As a result of successful reform efforts, the end of girls’ incarceration in California is well within reach in the near-term for every county in the state willing to take decisive action. If detentions continue to decline at the same rate, California could hit zero girls’ detentions by 2027.

Detention is close to zero in many counties

Last year, 50 of the state’s 58 counties had an average daily population (ADP) of fewer than five girls in custody. Not surprisingly, the counties with the greatest number of girls in custody are the most populous in the state. Together, the counties with the ten highest ADPs accounted for 73 percent of the statewide ADP in September 2022. This means that continued efforts in just a few counties puts ending girls’ detention closer to a reality in California.

However, it's important to note that girls’ incarceration is not only a problem in the most populous counties—accounting for population, the highest incarceration rates are found outside of these jurisdictions. For example, the girls’ incarceration rate is higher in San Luis Obispo, Kings, and Madera than in Los Angeles, San Diego, and Orange. This is consistent with trends among the adult population whereby arrest rates and jail incarceration rates are the highest outside of large cities.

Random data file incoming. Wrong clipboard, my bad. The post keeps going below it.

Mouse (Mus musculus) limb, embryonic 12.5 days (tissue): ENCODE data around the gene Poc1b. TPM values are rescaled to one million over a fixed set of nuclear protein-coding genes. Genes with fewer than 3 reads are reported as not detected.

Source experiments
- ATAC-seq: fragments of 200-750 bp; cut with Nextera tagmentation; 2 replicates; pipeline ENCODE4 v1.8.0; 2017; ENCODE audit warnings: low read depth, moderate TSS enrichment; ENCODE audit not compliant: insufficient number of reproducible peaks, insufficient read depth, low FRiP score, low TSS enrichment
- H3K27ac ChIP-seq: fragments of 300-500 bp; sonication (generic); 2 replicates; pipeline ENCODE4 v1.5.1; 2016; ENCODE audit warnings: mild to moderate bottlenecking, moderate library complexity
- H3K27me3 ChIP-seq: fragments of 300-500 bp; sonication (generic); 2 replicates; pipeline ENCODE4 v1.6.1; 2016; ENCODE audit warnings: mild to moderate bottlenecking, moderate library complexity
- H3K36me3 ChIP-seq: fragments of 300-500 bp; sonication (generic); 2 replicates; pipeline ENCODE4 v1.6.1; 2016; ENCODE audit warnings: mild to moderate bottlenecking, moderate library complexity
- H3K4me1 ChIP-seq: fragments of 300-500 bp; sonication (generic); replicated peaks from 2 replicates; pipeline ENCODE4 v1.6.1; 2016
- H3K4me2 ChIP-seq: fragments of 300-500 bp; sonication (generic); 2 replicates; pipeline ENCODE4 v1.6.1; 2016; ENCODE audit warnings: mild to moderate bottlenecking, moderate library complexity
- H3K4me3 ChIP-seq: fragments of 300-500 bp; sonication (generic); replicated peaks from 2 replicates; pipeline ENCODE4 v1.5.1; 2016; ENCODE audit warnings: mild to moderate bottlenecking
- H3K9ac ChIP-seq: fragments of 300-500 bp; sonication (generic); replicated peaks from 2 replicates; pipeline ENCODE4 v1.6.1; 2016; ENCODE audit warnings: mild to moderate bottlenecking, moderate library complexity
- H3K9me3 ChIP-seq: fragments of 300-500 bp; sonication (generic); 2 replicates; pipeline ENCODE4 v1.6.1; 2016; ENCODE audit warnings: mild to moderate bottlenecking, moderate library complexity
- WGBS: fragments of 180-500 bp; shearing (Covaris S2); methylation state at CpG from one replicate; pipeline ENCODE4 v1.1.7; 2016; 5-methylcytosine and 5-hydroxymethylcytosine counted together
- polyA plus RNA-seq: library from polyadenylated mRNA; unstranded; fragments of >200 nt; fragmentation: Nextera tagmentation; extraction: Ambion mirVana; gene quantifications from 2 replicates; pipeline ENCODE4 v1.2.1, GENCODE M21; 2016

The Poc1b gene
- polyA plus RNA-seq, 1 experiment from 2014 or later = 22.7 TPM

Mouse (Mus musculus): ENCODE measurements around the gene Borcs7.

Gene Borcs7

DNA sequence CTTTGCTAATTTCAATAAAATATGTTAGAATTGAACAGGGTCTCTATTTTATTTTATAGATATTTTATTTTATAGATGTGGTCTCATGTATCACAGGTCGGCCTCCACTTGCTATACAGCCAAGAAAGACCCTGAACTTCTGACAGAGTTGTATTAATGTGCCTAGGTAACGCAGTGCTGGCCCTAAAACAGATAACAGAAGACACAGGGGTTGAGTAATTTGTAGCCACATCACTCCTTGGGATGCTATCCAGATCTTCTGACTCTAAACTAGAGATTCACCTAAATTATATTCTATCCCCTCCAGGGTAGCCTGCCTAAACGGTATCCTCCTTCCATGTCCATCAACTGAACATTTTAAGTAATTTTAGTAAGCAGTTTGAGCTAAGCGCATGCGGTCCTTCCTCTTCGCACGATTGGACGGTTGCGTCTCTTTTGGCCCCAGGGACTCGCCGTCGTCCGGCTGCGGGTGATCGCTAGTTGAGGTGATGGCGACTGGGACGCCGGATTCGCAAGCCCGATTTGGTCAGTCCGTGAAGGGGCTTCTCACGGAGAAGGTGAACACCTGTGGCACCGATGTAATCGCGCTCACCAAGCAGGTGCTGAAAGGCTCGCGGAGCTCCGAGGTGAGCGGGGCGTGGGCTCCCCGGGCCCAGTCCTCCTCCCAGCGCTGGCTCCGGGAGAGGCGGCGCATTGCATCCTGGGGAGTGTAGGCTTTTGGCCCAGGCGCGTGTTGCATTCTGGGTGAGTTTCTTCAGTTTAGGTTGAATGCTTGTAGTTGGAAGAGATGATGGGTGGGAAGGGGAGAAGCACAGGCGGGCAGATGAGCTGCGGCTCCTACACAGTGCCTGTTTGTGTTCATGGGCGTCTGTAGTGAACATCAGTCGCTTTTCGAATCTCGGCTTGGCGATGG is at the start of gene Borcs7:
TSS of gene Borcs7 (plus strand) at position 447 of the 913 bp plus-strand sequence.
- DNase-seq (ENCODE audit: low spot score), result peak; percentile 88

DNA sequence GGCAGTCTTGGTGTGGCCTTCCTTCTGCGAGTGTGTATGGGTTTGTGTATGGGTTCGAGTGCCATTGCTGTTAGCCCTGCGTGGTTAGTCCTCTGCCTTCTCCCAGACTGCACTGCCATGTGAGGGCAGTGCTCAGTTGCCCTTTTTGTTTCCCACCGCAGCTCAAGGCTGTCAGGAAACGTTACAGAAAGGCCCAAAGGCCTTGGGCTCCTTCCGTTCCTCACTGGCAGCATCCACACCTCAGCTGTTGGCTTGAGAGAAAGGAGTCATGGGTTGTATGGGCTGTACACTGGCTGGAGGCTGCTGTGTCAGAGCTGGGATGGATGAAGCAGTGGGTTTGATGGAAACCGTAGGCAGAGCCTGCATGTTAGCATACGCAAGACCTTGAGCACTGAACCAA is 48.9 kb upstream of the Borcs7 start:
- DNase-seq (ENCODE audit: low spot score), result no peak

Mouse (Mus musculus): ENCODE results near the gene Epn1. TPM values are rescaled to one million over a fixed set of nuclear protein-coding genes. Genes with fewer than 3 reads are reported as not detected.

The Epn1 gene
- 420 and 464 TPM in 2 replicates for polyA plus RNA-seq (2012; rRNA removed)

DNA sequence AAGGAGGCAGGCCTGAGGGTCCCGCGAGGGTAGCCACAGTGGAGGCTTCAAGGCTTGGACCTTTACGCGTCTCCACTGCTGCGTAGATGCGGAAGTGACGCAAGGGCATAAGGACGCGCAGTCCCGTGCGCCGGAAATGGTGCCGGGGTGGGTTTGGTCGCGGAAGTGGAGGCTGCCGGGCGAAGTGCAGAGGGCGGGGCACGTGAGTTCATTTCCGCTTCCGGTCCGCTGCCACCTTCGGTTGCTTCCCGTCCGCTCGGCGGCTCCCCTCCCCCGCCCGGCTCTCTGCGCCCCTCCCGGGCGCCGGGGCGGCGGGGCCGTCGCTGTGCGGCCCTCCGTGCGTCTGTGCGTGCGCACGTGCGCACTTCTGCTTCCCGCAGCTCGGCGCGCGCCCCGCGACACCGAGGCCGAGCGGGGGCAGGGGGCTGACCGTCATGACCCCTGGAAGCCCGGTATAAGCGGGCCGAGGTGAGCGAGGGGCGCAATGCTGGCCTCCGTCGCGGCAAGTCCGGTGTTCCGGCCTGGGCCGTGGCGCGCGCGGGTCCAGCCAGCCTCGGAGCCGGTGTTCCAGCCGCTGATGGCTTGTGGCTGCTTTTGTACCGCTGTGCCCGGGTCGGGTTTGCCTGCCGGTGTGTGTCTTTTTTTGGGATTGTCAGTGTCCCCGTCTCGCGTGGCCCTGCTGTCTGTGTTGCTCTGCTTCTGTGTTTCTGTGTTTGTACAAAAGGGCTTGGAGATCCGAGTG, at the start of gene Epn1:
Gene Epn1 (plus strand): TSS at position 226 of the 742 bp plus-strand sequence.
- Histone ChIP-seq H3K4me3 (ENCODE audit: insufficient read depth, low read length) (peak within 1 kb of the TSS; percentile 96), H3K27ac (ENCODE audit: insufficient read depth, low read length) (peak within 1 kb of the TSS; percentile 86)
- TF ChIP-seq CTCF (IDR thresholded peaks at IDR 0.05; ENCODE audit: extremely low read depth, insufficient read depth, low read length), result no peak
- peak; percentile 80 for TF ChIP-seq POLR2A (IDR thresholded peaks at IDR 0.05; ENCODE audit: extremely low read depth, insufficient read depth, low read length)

When tracking the end of girls’ incarceration, it’s important to consider how incarceration is being measured. The “daily population” is the number of girls in custody on a given day, and “detention admissions” are the number of individual admissions to a detention facility during a given period (the number of individual girls incarcerated is often fewer because some are detained more than once in a given period). The number of detention admissions is the preferred measure of girls’ incarceration because it better depicts the number of girls that are impacted.

Unfortunately, in California, county-level data for average daily population is more current and more routinely updated than annual detention admissions. But despite the important differences in these data, they share one thing in common: ending girls’ incarceration means reducing both numbers to zero.

Decision points and off-ramps: A roadmap to zero girls’ incarceration

Over the past decade, California has taken significant strides to reform its juvenile legal system, working to reduce the use of detention and increase community-based diversion programming. Girls’ arrests and detention admissions have decreased by over 70 percent since 2012, and there is now an opportunity to continue this progress. The state and its counties can work towards zero girls’ incarceration by restricting the circumstances of arrest and detainment, limiting the scope of probation supervision, and championing diversion into community-based alternatives to detention.